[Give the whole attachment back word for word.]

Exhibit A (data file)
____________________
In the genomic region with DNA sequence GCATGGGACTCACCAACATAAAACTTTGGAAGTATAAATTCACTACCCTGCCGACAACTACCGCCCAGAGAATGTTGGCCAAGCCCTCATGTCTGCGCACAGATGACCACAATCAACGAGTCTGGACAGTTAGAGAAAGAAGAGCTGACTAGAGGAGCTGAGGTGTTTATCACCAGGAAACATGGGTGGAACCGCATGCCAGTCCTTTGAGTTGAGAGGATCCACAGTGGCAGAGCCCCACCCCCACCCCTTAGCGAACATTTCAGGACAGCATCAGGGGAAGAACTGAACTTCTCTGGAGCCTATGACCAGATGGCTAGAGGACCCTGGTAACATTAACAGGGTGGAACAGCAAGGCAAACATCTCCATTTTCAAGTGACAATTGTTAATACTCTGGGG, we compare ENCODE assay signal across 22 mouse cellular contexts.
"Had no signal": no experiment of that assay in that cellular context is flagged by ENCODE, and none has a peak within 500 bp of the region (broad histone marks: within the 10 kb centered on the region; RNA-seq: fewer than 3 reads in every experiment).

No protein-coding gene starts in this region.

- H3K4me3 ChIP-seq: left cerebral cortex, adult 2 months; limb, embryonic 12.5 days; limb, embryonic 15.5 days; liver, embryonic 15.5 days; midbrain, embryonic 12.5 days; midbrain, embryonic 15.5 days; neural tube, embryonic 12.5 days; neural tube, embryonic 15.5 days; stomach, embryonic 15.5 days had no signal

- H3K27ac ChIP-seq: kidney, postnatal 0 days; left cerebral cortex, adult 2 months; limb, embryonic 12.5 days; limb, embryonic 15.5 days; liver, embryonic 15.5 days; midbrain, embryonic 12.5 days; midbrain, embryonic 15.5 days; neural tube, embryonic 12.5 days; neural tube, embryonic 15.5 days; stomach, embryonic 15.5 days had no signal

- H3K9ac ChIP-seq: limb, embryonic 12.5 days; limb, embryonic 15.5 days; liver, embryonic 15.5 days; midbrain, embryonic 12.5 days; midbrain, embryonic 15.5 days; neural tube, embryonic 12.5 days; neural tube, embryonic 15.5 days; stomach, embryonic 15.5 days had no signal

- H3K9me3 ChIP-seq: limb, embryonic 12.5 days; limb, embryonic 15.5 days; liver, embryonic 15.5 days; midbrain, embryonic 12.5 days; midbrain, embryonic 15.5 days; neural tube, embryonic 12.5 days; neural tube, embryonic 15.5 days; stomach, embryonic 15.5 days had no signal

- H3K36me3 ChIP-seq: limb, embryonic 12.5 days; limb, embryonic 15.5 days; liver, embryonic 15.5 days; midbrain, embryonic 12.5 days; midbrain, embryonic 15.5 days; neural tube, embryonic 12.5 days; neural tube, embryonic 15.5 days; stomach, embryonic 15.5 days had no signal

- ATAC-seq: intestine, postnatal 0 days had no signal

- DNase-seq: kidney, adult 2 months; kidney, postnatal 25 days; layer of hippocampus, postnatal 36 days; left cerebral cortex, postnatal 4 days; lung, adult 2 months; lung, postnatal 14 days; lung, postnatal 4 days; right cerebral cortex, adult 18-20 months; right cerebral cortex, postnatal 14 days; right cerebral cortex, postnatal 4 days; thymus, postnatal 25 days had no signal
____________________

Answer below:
In the genomic region with DNA sequence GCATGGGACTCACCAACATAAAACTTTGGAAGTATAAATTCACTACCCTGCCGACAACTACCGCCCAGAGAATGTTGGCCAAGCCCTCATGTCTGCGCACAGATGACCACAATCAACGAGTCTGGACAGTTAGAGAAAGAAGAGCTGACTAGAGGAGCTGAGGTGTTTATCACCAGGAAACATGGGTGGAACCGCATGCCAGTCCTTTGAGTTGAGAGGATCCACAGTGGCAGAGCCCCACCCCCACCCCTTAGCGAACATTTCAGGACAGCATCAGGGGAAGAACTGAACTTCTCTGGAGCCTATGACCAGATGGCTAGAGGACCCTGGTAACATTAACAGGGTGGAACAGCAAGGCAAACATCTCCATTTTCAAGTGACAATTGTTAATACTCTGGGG, we compare ENCODE assay signal across 22 mouse cellular contexts.
"Had no signal": no experiment of that assay in that cellular context is flagged by ENCODE, and none has a peak within 500 bp of the region (broad histone marks: within the 10 kb centered on the region; RNA-seq: fewer than 3 reads in every experiment).

No protein-coding gene starts in this region.

- H3K4me3 ChIP-seq: left cerebral cortex, adult 2 months; limb, embryonic 12.5 days; limb, embryonic 15.5 days; liver, embryonic 15.5 days; midbrain, embryonic 12.5 days; midbrain, embryonic 15.5 days; neural tube, embryonic 12.5 days; neural tube, embryonic 15.5 days; stomach, embryonic 15.5 days had no signal

- H3K27ac ChIP-seq: kidney, postnatal 0 days; left cerebral cortex, adult 2 months; limb, embryonic 12.5 days; limb, embryonic 15.5 days; liver, embryonic 15.5 days; midbrain, embryonic 12.5 days; midbrain, embryonic 15.5 days; neural tube, embryonic 12.5 days; neural tube, embryonic 15.5 days; stomach, embryonic 15.5 days had no signal

- H3K9ac ChIP-seq: limb, embryonic 12.5 days; limb, embryonic 15.5 days; liver, embryonic 15.5 days; midbrain, embryonic 12.5 days; midbrain, embryonic 15.5 days; neural tube, embryonic 12.5 days; neural tube, embryonic 15.5 days; stomach, embryonic 15.5 days had no signal

- H3K9me3 ChIP-seq: limb, embryonic 12.5 days; limb, embryonic 15.5 days; liver, embryonic 15.5 days; midbrain, embryonic 12.5 days; midbrain, embryonic 15.5 days; neural tube, embryonic 12.5 days; neural tube, embryonic 15.5 days; stomach, embryonic 15.5 days had no signal

- H3K36me3 ChIP-seq: limb, embryonic 12.5 days; limb, embryonic 15.5 days; liver, embryonic 15.5 days; midbrain, embryonic 12.5 days; midbrain, embryonic 15.5 days; neural tube, embryonic 12.5 days; neural tube, embryonic 15.5 days; stomach, embryonic 15.5 days had no signal

- ATAC-seq: intestine, postnatal 0 days had no signal

- DNase-seq: kidney, adult 2 months; kidney, postnatal 25 days; layer of hippocampus, postnatal 36 days; left cerebral cortex, postnatal 4 days; lung, adult 2 months; lung, postnatal 14 days; lung, postnatal 4 days; right cerebral cortex, adult 18-20 months; right cerebral cortex, postnatal 14 days; right cerebral cortex, postnatal 4 days; thymus, postnatal 25 days had no signal